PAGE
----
On the other hand, if the determination in 704 is YES, then in 707, a value “ƒ(•)” is computed from a velocity limiting function, such as one of the functions depicted in FIG. 8, wherein first, second, third velocity limiting functions 801, 802, 803 are each characterized by their values of “ƒ(•)” being zero until the magnitude of the force |{right arrow over (F)}″ exceeds a threshold value |{right arrow over (F)}|threshold. At that point, the value “ƒ(•)” increases linearly for the first function 801, polynomially for the second function 802, and exponentially for the third function 803 to the value “1”. For each function, the value “1” is reached before the magnitude of the force |{right arrow over (F)}| reaches a breakage force |{right arrow over (F)}|breakage which corresponds to a force magnitude which would be considered excessive, such as the force that would break a suture. The type of function used (i.e., the first, second, third, or other velocity limiting function) depends on user preference. For example, some users may find the linear function 801 to be too slow at its transitions and therefore, they may prefer a more rapid transition towards a full stop such as offered by the polynomial and exponential functions 802, 803.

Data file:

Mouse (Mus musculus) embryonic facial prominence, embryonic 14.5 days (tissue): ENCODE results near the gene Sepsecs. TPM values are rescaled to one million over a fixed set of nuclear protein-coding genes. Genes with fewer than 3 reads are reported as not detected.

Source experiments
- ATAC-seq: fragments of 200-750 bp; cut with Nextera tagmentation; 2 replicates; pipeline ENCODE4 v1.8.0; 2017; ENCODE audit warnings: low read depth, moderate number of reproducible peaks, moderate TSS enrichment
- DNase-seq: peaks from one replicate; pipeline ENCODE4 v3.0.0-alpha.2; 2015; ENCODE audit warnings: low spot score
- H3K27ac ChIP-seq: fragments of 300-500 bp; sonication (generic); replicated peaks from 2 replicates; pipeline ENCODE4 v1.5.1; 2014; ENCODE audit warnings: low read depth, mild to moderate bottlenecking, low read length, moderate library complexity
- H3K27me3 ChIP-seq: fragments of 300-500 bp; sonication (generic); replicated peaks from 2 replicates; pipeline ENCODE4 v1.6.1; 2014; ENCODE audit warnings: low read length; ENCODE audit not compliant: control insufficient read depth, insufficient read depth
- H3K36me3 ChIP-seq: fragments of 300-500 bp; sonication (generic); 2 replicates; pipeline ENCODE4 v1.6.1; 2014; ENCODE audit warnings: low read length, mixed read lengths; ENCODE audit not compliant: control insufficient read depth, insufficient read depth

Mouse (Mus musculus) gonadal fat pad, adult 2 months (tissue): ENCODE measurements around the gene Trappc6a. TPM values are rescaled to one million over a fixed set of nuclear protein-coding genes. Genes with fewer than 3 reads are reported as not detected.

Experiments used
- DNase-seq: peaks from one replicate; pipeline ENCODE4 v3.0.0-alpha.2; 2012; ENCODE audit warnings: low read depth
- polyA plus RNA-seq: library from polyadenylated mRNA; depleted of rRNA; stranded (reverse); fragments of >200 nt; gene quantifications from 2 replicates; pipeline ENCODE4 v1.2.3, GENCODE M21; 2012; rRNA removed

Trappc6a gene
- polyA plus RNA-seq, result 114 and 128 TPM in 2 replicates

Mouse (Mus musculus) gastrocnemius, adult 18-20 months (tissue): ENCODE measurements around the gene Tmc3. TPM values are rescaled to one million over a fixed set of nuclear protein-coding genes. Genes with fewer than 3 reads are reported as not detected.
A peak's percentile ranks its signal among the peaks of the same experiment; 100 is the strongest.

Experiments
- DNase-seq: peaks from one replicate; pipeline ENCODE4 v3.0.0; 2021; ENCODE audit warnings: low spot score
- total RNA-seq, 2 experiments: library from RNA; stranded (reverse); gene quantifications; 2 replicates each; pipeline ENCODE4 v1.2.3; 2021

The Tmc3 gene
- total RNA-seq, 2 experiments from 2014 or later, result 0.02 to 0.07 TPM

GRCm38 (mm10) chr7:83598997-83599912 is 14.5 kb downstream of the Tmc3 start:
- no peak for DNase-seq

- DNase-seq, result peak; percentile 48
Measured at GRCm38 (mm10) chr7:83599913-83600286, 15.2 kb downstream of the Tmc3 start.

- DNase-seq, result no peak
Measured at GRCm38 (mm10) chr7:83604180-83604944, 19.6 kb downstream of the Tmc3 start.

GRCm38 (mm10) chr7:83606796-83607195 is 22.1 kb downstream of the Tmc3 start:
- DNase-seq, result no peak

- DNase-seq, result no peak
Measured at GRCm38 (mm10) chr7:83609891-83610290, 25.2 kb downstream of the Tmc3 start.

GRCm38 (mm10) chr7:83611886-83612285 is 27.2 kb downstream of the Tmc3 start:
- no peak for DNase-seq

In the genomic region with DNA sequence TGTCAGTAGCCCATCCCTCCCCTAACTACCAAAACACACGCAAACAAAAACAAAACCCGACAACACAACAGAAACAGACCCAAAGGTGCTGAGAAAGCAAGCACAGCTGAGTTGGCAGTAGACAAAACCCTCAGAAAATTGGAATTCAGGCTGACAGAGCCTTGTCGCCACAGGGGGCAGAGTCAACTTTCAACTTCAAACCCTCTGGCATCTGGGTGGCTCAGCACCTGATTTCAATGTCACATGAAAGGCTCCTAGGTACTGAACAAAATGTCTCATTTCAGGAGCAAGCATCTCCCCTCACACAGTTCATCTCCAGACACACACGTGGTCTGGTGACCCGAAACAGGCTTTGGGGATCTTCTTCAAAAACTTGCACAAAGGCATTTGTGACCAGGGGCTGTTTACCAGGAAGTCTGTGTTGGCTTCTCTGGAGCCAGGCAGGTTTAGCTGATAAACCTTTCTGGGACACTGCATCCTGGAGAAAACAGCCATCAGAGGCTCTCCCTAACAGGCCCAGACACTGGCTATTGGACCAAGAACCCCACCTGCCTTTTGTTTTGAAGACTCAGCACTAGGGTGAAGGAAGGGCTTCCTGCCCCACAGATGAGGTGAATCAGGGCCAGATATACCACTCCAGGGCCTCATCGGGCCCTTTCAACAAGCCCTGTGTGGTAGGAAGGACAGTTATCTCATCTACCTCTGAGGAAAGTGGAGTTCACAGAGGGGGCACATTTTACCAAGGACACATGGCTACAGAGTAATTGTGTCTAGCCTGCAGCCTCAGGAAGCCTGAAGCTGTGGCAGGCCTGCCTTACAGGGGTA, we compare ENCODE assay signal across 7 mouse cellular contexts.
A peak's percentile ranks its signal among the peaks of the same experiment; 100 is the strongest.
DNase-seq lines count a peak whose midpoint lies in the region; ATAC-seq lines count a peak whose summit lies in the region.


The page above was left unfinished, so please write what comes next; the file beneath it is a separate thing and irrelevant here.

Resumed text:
In 708, the product of the scalar product

and the value “ƒ(•)” is computed. In 709, the gain “γ” is set equal to the product computed in 708 and provided to each of the multiplication blocks 611, 612, 613. The method then proceeds to 706 where it jumps back to 701 to process 701-709 for the next cycle.

Note that in this first embodiment of the invention, after the magnitude of the force |{right arrow over (F)}| exceeds the threshold value |{right arrow over (F)}|threshold′ then the translational velocity components (VREFX, VREFY, VREFZ) of the Cartesian reference velocity 533 are increasingly reduced as the magnitude of the force |{right arrow over (F)}| increases until their components in the direction of the force “F” 404 are zeroed, which is to occur prior to the magnitude of the force |{right arrow over (F)}| reaching a breakage force |{right arrow over (F)}|breakage.